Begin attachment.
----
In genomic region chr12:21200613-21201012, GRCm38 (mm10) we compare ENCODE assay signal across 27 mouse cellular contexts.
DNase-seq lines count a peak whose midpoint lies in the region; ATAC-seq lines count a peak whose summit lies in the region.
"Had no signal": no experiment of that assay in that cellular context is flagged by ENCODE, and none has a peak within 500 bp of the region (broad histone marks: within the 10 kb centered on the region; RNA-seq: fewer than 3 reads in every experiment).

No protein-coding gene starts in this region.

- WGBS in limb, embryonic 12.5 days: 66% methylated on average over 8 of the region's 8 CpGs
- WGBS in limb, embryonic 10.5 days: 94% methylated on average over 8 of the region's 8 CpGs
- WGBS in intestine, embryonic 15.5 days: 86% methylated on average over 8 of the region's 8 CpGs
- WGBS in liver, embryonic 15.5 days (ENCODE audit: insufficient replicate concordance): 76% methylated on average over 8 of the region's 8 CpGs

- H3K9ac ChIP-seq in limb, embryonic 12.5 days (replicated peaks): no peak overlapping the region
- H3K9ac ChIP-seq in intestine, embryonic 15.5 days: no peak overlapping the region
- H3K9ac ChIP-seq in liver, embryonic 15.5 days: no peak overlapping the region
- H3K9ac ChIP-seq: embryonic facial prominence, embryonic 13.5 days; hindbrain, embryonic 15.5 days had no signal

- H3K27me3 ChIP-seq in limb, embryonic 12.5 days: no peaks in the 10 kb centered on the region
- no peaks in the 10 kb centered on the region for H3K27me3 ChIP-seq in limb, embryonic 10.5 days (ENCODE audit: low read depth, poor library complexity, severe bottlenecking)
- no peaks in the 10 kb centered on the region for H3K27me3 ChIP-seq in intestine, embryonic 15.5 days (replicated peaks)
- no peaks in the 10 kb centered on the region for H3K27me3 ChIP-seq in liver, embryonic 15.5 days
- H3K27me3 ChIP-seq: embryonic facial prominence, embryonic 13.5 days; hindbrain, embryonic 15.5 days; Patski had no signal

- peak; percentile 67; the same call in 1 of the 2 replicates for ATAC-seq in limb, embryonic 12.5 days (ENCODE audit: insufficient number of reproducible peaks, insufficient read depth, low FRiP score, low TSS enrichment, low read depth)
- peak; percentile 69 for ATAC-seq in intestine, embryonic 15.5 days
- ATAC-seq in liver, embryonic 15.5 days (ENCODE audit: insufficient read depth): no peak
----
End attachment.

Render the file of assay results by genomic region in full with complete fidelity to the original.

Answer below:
In genomic region chr12:21200613-21201012, GRCm38 (mm10) we compare ENCODE assay signal across 27 mouse cellular contexts.
DNase-seq lines count a peak whose midpoint lies in the region; ATAC-seq lines count a peak whose summit lies in the region.
"Had no signal": no experiment of that assay in that cellular context is flagged by ENCODE, and none has a peak within 500 bp of the region (broad histone marks: within the 10 kb centered on the region; RNA-seq: fewer than 3 reads in every experiment).

No protein-coding gene starts in this region.

- WGBS in limb, embryonic 12.5 days: 66% methylated on average over 8 of the region's 8 CpGs
- WGBS in limb, embryonic 10.5 days: 94% methylated on average over 8 of the region's 8 CpGs
- WGBS in intestine, embryonic 15.5 days: 86% methylated on average over 8 of the region's 8 CpGs
- WGBS in liver, embryonic 15.5 days (ENCODE audit: insufficient replicate concordance): 76% methylated on average over 8 of the region's 8 CpGs

- H3K9ac ChIP-seq in limb, embryonic 12.5 days (replicated peaks): no peak overlapping the region
- H3K9ac ChIP-seq in intestine, embryonic 15.5 days: no peak overlapping the region
- H3K9ac ChIP-seq in liver, embryonic 15.5 days: no peak overlapping the region
- H3K9ac ChIP-seq: embryonic facial prominence, embryonic 13.5 days; hindbrain, embryonic 15.5 days had no signal

- H3K27me3 ChIP-seq in limb, embryonic 12.5 days: no peaks in the 10 kb centered on the region
- no peaks in the 10 kb centered on the region for H3K27me3 ChIP-seq in limb, embryonic 10.5 days (ENCODE audit: low read depth, poor library complexity, severe bottlenecking)
- no peaks in the 10 kb centered on the region for H3K27me3 ChIP-seq in intestine, embryonic 15.5 days (replicated peaks)
- no peaks in the 10 kb centered on the region for H3K27me3 ChIP-seq in liver, embryonic 15.5 days
- H3K27me3 ChIP-seq: embryonic facial prominence, embryonic 13.5 days; hindbrain, embryonic 15.5 days; Patski had no signal

- peak; percentile 67; the same call in 1 of the 2 replicates for ATAC-seq in limb, embryonic 12.5 days (ENCODE audit: insufficient number of reproducible peaks, insufficient read depth, low FRiP score, low TSS enrichment, low read depth)
- peak; percentile 69 for ATAC-seq in intestine, embryonic 15.5 days
- ATAC-seq in liver, embryonic 15.5 days (ENCODE audit: insufficient read depth): no peak